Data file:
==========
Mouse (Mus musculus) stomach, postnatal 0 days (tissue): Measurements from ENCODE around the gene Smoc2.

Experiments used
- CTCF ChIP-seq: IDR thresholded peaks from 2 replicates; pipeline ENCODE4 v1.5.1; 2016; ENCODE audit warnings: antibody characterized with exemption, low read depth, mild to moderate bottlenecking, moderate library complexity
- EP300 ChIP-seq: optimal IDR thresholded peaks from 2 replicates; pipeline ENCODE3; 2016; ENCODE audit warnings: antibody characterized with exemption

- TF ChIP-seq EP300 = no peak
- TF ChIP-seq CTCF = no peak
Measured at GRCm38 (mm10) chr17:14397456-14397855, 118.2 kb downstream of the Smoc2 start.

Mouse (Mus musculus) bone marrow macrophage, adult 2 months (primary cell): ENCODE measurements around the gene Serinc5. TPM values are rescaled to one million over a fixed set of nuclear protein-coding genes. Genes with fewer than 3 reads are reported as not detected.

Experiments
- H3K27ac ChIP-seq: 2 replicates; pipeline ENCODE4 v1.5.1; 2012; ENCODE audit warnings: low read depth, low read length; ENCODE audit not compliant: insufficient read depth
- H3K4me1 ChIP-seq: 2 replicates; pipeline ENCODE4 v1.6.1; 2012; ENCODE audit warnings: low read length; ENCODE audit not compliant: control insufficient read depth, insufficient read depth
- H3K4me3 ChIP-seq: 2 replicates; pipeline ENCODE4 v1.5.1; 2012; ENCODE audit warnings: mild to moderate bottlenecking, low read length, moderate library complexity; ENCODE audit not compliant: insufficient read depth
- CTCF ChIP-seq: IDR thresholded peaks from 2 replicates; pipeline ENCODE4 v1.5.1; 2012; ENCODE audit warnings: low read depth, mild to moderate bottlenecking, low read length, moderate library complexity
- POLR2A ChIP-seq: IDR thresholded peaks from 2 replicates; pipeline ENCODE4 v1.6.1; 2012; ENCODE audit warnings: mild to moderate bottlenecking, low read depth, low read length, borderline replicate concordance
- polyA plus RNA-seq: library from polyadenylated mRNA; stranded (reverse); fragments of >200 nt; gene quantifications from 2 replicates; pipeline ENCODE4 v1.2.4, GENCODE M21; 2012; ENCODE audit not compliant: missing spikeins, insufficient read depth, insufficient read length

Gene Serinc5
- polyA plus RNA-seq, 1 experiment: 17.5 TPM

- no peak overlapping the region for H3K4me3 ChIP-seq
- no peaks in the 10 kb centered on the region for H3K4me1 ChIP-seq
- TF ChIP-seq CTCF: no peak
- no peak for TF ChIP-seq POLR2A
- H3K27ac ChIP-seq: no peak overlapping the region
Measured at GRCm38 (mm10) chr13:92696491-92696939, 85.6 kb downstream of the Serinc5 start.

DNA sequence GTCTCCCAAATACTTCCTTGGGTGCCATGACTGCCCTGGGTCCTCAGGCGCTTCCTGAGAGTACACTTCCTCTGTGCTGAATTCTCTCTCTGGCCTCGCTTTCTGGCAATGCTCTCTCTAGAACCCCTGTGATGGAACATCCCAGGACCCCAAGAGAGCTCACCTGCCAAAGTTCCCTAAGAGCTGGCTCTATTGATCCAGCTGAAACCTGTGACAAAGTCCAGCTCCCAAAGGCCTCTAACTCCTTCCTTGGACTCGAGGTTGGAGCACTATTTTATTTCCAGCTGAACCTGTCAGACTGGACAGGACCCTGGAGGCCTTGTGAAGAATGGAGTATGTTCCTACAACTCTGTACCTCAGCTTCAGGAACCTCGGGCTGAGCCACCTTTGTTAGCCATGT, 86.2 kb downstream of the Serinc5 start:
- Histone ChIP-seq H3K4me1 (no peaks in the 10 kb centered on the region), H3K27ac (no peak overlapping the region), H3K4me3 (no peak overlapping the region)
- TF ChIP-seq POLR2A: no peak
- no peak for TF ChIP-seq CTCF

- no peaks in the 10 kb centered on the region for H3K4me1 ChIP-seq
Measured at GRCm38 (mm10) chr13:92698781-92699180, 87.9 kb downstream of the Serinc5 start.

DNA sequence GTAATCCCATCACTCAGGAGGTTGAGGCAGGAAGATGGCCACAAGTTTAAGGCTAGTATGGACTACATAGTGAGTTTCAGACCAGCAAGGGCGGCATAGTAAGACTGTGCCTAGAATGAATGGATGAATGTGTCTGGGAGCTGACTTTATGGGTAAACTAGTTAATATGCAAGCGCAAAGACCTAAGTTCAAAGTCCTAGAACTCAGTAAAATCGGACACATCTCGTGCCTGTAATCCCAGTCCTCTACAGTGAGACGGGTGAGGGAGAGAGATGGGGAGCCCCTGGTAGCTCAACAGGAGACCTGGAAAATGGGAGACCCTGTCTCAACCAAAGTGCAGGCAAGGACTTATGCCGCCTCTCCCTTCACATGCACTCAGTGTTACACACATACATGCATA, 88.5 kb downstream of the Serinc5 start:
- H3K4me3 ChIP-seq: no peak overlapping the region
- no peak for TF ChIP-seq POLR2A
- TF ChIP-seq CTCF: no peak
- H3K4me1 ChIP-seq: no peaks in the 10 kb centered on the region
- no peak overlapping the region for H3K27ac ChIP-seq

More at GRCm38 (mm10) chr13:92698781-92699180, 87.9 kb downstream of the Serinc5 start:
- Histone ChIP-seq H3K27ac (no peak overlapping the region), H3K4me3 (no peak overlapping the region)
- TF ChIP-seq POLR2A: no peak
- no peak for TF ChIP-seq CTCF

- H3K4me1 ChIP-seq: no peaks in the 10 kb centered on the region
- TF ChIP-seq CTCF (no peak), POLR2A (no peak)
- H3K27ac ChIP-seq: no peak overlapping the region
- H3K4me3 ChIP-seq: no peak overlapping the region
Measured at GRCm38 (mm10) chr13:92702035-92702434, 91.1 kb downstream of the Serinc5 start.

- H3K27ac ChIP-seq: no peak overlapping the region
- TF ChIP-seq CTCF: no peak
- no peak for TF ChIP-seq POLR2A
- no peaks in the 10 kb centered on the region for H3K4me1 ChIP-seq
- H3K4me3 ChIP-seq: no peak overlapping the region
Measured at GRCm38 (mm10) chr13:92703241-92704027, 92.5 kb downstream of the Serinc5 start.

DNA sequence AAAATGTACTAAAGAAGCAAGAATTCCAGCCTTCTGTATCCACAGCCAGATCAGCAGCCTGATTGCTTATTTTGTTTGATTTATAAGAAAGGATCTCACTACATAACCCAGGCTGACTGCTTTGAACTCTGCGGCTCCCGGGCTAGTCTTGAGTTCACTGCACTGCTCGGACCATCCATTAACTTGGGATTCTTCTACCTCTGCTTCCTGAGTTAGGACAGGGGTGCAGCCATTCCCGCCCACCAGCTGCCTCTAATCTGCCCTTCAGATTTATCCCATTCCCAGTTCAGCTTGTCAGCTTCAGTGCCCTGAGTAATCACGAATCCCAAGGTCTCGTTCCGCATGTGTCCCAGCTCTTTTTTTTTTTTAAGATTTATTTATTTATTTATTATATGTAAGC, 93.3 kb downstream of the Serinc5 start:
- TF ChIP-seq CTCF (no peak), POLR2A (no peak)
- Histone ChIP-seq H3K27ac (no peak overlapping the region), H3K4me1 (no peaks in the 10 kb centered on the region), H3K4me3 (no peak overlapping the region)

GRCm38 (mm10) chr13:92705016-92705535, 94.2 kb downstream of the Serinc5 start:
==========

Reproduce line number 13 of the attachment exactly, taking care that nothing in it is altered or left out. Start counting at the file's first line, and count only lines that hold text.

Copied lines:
- CTCF ChIP-seq: IDR thresholded peaks from 2 replicates; pipeline ENCODE4 v1.5.1; 2012; ENCODE audit warnings: low read depth, mild to moderate bottlenecking, low read length, moderate library complexity